If it’s true Sergey Kovalev trained for a marathon this time, someone forgot to tell him the race doesn’t stop after 14 or so miles.
The movie wasn’t much different seven months later, which is to say Kovalev was good for about six rounds against Andre Ward before the fuel gauge hit the danger zone and the vehicle’s power began to sputter.
Kovalev got gassed again.
Sucking air like he was climbing Everest.
In a boxing world that awaits the spectacle of Floyd Mayweather Jr. against Conor McGregor in August and then a classic matchup between “Canelo” Alvarez and Gennady Golovkin in September, Ward deserves the top spot on the sport’s pound-for-pound list.
That he competes as a light heavyweight, hardly a Power 5 conference of weight divisions, is beside the point.
He’s 32-0 and just scored a technical knockout against a former world champion via body shots.
That’s impressive enough to warrant being No. 1.
Tony Weeks stopped Ward-Kovalev in the eighth round Saturday night at Mandalay Bay Events Center, allowing the champion to retain his three belts with the most impressive finish of his career given the opponent and moment.
“I told (the media) this week that I only trained Andre for a knockout twice — the first was against Chad Dawson and the second was tonight,” said Virgil Hunter, Ward’s trainer. “They laughed at me, but I knew it what was going to happen because (Ward) was healthy. Now, we have quieted all those who were whining and thought we didn’t get it the first time.”
Such a response was warranted in November, when Ward won a unanimous decision — 114-113 on all three cards — despite the final six rounds being more clutching and hugging than actual fighting by the then-challenger.
But this was a better fight, one that two of three judges had Ward leading when the stoppage came. You could have had it either way — it was that close again — but Kovalev tiring midway through things was a carbon copy of the first time.
“I know after (the November loss) he went through weeks of sorting it out in his head,” said Kathy Duva, Kovalev’s promoter. “He traveled with his family around the world. But every time I saw him before this fight, his attitude was, ‘I’m going to kick his ass. I’m going to knock him out.’
“He was as confident for this fight as I have ever seen him.”
Confidence obviously didn’t equal cardio.
The final body shot that did Kovalev in was borderline low — Duva said afterward she would appeal the result because of the punch — but he had been stunned with a right hand to the head earlier in the eighth. He was ready to go, teetering on the cliff’s edge, despite saying afterward that he thought Weeks shouldn’t have stopped the fight.
It wasn’t a bad decision given how limp Kovalev appeared against the ropes at the time Weeks waved his arm and sent a pro-Ward gathering into a frenzy. Kovalev might have been able to go on, but in no way appeared totally stable.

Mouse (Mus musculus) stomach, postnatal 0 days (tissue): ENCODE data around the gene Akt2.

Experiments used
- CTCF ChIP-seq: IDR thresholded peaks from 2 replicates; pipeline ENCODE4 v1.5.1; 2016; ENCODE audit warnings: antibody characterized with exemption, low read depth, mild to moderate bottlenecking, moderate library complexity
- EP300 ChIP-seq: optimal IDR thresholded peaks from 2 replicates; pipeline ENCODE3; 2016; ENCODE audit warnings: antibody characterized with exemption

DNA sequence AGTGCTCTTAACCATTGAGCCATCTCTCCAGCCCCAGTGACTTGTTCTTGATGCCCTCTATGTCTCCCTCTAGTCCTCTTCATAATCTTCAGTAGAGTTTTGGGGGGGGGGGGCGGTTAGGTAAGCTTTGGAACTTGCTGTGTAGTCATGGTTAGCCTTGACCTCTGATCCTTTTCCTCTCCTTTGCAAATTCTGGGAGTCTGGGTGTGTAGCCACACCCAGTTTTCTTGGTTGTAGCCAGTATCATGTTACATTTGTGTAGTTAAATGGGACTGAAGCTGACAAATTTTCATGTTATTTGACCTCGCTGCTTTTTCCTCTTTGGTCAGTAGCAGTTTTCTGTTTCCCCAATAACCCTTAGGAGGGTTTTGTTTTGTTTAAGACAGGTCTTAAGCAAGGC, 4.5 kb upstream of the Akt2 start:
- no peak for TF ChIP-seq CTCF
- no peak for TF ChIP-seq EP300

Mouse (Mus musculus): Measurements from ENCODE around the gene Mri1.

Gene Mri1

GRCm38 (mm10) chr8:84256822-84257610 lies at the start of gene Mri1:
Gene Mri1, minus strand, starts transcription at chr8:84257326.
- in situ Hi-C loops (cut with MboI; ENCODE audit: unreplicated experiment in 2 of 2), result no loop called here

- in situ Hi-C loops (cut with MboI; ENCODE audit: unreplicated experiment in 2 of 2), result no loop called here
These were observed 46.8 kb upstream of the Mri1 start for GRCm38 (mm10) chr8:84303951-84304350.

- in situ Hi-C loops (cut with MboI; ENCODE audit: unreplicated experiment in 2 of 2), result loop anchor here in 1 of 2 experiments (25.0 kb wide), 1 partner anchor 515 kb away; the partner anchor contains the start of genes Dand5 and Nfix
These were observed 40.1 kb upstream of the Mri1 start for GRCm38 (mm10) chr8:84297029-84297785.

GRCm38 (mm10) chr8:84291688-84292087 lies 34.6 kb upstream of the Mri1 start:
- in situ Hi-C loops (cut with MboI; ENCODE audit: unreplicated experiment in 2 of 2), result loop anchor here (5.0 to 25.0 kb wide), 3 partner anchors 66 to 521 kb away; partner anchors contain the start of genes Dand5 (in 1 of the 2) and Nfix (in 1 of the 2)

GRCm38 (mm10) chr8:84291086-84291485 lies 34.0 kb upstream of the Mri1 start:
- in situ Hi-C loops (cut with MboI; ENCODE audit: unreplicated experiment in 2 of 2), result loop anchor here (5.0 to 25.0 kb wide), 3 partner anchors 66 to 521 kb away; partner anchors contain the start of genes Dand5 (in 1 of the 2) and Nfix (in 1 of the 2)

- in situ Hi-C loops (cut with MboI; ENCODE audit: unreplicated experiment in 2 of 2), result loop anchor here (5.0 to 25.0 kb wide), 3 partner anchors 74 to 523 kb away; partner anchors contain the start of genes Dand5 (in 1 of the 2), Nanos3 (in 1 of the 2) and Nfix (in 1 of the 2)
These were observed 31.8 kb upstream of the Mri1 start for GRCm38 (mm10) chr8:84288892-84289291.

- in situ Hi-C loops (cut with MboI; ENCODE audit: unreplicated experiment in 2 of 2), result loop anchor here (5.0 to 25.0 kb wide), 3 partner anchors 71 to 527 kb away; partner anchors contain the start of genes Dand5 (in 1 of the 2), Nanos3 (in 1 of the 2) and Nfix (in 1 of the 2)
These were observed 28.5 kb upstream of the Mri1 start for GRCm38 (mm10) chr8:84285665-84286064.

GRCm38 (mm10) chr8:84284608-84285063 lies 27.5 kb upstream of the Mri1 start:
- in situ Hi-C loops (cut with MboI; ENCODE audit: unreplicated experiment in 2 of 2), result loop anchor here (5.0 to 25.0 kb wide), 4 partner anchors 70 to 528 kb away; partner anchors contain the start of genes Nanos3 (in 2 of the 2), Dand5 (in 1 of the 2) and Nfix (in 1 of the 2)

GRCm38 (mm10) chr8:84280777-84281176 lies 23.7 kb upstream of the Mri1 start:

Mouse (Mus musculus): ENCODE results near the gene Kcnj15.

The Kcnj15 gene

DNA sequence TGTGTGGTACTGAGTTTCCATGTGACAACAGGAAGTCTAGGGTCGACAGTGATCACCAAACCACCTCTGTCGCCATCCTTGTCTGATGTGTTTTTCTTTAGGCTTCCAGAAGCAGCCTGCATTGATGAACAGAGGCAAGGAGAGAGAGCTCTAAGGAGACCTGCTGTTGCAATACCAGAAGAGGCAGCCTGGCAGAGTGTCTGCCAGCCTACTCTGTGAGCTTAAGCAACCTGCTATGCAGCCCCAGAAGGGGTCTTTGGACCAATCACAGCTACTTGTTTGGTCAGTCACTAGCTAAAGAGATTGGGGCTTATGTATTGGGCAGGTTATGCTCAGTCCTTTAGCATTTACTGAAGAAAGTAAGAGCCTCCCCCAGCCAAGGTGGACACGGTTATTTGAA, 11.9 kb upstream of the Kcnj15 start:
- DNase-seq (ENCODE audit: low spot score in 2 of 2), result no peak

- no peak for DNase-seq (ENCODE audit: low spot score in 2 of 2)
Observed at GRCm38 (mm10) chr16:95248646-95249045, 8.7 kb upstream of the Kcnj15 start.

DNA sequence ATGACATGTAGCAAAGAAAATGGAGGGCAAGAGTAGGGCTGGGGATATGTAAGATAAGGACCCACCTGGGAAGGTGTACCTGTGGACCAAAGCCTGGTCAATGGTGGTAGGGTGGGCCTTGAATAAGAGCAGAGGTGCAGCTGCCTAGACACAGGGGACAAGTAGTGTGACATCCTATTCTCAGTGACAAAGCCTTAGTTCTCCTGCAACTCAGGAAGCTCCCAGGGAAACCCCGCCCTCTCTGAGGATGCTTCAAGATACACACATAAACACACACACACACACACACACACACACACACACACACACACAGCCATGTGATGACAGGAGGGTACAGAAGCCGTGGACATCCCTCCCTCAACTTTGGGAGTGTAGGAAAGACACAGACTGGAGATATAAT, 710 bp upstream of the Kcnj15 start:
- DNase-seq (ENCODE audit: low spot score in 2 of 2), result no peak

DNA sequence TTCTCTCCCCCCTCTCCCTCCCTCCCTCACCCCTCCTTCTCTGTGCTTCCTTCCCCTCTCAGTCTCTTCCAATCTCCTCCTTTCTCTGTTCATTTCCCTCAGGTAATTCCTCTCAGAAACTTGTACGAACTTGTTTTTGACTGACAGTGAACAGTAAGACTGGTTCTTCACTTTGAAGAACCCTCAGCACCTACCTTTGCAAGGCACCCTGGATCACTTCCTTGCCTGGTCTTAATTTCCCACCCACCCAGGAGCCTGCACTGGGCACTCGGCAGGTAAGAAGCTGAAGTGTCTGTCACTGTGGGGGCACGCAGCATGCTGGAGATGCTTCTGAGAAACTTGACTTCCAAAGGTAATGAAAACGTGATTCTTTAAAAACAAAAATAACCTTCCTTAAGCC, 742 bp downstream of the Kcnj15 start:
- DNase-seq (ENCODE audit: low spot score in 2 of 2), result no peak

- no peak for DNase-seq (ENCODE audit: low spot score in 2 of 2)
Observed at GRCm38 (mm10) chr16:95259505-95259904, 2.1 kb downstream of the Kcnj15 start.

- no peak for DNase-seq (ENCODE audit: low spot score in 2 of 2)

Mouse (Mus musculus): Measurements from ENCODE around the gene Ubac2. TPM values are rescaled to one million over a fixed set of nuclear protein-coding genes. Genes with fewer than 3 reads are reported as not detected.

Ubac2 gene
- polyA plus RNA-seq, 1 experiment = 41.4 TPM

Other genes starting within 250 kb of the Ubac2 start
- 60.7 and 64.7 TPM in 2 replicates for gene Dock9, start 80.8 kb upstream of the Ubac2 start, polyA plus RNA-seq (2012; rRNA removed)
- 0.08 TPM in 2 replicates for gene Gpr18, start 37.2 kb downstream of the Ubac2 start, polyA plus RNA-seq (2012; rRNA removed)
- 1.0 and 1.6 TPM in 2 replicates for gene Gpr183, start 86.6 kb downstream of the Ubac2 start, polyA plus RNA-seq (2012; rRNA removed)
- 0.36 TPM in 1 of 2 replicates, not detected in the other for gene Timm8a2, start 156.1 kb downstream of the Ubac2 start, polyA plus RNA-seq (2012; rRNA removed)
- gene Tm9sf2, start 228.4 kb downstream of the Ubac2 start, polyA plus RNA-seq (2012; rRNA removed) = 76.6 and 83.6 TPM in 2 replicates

“I’ve never been the best, but I have always worked the hardest,” Ward said. “I could tell he was reacting to my body shots. I knew that I had him. I knew he was hurt. I hope I’m (No. 1, pound for pound). I don’t have a vote.”
He spoke about perhaps going to cruiserweight next and then mentioned heavyweight, no doubt searching for new challenges in a sport in which the true box office stars are where Alvarez and Golovkin exist. Ward is a great fighter but, for now, his mainstream pay-per-view draw will remain, depending on opponent, in the modest range of a few hundred thousand.
It didn’t stop Roc Nation officials from championing the company’s successful week, including client Kevin Durant (who was in the ring afterward hugging Ward) winning MVP of the NBA Finals and founder Jay Z being elected to the Songwriters Hall of Fame and then Ward beating Kovalev a second time.
The folks from Roc Nation had reason to be happy, but sort of lost me when they preached that Ward had dominated Saturday’s fight from the first round.
Which, given he lost the first two on all three cards, was beyond silly.
But then things progressed, and Kovalev began to slow and breathe harder, and Ward pounded at the body.
And then the movie took on a familiar flow.
“I don’t know, I can’t explain it,” Kovalev said. “I was better, and he was better this fight. Low blow. Again. Another one. I could have continued. I didn’t feel the punch. This is fighting. We are boxers. Yes, he did punch me, but he didn’t hurt me. The fight should have continued.”
Not sure about that.
Am sure about this: Andre Ward deserves the No. 1 pound-for-pound ranking.
Whatever that means.
Contact columnist Ed Graney at email@example.com or 702-383-4618. He can be heard on ESPN Radio 100.9 FM and 1100 AM from 11 a.m. to 2 p.m. Monday through Friday. Follow @edgraney on Twitter.